Brenda Spriggs, MD, MPH, MBA
The world often seems suddenly strange and unfamiliar when a loved one is dying of cancer. In addition to a flood of emotions and practical concerns, uncertainty about what to expect in the final few days causes more anxiety. While everyone's experience is different, the body organs and systems shut down during the dying process, leading to predicable signs and behaviors that reflect the mind, body and spirit undergoing transition from life to death.
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Pain associated with terminal cancer may worsen or become harder to control near the end of life. It is distressing to see a loved one suffer, but pain can usually be effectively relieved with medication and simple measures like changing position, massage and music. Body language can be telling even when someone is no longer able to verbally communicate pain. Nonverbal indications of pain include restlessness, grimacing, moaning and guarding a specific area of the body.
Loss of Appetite
People nearing death usually have little interest in eating or drinking. While this is often upsetting to witness, there is typically no hunger involved. Eating or drinking during this final stage of life causes discomfort because the digestive system becomes inactive. The lack of intake leads to decreased urination and bowel movements. However, there is often loss of control over the bladder and/or bowels in the final hours of life.
Sleepiness and Unresponsiveness
Drowsiness, with more time spent sleeping than awake, is a sign that a person may be moving into the active phase of dying. The dying process is divided into preactive and active phases. While there is individual variability, the preactive phase usually lasts about 2 weeks and the active phase approximately 3 days. The inability to arouse someone from sleep or only with great effort, followed by a quick return to sleep, is considered part of the active phase of dying.
Appearance and Function
Progressive weakness and relaxation of the muscles throughout the body affect appearance and function. You may notice that your loved one's face looks droopy or less expressive and that he needs help to sit up or turn in bed. The inability to independently move is a significant sign of declining function as a person approaches her final days.
Mental, Emotional and Behavioral Changes
Toward the end of life, there are notable changes in consciousness beyond sleepiness. An inward focus is part of the preparation for death. You may notice your loved one is no longer concerned about former interests and converses less. Periods of disorientation, confusion and even agitation frequently emerge, and it may seem as if the dying person is in "another world." Hallucinations wherein the person sees or hears someone who has already died are not unusual and are generally comforting.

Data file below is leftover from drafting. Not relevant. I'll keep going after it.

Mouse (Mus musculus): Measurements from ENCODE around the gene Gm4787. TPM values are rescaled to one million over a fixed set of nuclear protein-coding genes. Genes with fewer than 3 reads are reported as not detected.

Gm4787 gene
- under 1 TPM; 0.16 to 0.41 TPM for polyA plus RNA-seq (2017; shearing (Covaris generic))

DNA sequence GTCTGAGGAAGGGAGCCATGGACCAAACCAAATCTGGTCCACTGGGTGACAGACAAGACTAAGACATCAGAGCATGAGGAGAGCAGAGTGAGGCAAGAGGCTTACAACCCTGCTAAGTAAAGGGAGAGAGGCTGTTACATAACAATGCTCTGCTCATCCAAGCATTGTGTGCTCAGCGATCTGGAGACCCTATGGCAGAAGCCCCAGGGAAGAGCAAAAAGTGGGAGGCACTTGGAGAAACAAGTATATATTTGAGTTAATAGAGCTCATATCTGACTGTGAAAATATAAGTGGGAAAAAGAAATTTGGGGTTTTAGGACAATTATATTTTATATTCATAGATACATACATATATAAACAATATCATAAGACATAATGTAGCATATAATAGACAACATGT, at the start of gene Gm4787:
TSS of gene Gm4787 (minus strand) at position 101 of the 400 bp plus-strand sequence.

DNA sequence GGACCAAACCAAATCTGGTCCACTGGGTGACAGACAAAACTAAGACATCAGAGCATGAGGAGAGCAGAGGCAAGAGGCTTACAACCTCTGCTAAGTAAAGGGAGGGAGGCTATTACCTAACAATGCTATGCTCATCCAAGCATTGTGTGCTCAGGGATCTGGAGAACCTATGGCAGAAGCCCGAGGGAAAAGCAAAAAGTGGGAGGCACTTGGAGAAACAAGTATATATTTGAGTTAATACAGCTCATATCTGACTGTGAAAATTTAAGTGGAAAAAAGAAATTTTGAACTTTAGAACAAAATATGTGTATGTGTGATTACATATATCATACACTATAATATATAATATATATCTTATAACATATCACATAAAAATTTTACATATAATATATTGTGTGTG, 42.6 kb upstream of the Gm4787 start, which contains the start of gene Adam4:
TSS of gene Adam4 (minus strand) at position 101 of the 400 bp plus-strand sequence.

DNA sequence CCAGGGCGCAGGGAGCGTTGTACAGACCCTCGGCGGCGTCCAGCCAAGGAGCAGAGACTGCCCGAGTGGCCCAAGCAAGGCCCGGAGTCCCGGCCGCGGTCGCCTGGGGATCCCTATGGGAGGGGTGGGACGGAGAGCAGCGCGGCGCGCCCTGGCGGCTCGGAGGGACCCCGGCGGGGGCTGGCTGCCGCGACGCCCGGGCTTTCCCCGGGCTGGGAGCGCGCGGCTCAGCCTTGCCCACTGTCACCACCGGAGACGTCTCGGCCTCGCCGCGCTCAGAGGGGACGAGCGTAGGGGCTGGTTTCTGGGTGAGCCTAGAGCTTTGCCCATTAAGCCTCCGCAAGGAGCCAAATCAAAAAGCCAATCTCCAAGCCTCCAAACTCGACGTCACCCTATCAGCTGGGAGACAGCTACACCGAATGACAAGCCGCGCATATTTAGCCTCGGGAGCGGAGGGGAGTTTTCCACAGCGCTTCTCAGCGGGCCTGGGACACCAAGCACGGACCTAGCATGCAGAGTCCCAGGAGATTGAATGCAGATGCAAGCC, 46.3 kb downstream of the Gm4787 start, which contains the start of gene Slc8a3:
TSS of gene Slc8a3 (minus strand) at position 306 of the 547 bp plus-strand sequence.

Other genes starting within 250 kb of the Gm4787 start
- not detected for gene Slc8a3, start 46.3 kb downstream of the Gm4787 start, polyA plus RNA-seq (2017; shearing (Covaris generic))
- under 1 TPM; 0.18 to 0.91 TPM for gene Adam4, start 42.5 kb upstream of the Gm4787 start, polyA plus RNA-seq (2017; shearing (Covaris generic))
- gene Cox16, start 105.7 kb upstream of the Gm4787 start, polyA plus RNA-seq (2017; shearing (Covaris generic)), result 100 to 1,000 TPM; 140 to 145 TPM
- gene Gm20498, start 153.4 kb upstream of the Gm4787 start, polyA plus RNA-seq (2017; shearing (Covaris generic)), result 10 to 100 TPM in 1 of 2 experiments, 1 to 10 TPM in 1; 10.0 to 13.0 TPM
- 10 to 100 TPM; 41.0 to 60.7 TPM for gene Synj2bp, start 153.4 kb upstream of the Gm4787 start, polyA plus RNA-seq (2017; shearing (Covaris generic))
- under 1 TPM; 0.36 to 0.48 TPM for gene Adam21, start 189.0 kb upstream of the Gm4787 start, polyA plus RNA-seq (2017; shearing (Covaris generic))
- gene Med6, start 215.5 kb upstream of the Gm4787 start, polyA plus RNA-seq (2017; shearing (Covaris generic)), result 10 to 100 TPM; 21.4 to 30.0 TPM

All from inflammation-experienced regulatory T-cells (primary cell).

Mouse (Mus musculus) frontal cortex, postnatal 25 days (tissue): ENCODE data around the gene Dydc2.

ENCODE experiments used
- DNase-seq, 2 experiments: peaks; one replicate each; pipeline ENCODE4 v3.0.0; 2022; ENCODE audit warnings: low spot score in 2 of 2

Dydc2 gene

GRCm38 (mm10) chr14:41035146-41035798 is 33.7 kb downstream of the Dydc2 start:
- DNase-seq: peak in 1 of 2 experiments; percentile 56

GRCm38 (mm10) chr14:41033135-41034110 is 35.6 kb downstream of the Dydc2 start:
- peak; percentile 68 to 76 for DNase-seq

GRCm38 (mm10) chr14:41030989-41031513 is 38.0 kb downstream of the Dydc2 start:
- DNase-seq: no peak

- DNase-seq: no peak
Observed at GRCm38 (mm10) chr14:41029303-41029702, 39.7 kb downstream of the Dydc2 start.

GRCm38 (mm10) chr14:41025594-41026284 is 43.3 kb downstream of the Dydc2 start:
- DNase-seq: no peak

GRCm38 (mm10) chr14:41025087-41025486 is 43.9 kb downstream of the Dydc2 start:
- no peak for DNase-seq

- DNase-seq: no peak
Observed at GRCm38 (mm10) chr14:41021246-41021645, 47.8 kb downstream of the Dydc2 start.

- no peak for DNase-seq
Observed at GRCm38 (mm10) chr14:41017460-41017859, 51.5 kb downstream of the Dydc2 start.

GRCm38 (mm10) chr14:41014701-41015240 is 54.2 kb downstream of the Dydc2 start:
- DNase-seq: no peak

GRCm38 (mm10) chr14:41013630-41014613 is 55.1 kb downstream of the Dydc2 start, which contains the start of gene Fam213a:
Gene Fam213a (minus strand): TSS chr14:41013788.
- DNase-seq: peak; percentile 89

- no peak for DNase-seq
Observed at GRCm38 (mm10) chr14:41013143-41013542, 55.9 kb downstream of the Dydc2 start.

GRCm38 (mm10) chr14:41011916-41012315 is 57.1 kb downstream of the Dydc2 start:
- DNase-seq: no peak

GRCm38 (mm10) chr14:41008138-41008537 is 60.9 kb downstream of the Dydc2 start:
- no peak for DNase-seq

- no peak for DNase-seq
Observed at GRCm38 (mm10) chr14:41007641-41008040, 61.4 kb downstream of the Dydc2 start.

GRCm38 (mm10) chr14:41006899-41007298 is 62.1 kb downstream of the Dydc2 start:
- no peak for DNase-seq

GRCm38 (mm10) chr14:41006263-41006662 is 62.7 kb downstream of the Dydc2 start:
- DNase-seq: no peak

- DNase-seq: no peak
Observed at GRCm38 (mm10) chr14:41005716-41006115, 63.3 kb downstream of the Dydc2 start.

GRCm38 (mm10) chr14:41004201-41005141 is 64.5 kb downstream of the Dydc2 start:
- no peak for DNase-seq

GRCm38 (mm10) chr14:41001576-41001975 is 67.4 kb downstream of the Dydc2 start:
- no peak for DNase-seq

Breathing and Circulation
Erratic breathing mixed with periods when breathing temporarily stops is common in the final hours of life. Mucus that collects in the back of the throat often produces a rattling sound that can be alarming to family but is not bothersome to the dying person. The skin turns a dusky color, and arms and legs cool as oxygen levels fall from low blood pressure and a fluctuating heart rate. A number of individual factors, such as other medical problems a person may have, influence how long the body can maintain life under these conditions.
REFERENCES & RESOURCES
- Hospice Patients Alliance: Signs and Symptoms of Approaching Death
- Palliative Care Perspectives; James L. Hallenbeck, et al.
- International Association for Near-Death Studies: Nearing Death Awareness in the Terminally Ill
- Cancer: Bedside Clinical Signs Associated With Impending Death in Patients With Advanced Cancer: Preliminary Findings of a Prospective, Longitudinal Cohort Study
- Encyclopedia of Death and Dying, First Edition; Glennys Howarth and Oliver Leaman
- American Cancer Society: Physical Symptoms in the Last 2 to 3 Months of Life
- Hospice Foundation of America: Signs of Approaching Death
- National Cancer Institute: What Are the Signs That Death Is Approaching, and What Can the Caregiver Do to Make the Person Comfortable During This Time?
- National Institutes of Health: End of Life: Addressing Other Signs and Symptoms